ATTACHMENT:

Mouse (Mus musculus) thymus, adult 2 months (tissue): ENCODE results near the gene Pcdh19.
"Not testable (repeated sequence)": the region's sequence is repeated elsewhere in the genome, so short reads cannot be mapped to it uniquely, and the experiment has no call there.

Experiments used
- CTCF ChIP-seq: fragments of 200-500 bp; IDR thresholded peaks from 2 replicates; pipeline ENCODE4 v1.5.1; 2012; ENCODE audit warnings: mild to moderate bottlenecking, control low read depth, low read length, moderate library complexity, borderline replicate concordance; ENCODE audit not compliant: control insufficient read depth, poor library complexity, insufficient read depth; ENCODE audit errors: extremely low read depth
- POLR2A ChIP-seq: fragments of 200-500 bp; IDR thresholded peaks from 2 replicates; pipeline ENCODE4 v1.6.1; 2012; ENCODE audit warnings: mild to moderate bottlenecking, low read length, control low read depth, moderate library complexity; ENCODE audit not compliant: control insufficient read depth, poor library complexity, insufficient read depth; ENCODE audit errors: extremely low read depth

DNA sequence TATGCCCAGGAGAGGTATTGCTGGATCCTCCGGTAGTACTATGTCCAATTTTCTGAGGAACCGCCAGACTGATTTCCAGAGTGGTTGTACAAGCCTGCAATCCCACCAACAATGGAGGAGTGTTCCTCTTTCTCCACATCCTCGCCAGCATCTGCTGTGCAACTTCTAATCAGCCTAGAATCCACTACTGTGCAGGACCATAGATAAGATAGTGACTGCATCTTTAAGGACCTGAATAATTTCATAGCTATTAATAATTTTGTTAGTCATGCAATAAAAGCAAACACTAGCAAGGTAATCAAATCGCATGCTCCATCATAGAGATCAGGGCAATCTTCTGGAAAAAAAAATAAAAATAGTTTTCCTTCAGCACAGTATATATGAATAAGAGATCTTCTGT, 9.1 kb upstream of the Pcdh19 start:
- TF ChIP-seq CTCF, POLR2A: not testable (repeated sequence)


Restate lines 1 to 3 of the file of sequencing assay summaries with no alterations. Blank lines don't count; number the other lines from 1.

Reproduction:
Mouse (Mus musculus) thymus, adult 2 months (tissue): ENCODE results near the gene Pcdh19.
"Not testable (repeated sequence)": the region's sequence is repeated elsewhere in the genome, so short reads cannot be mapped to it uniquely, and the experiment has no call there.

Experiments used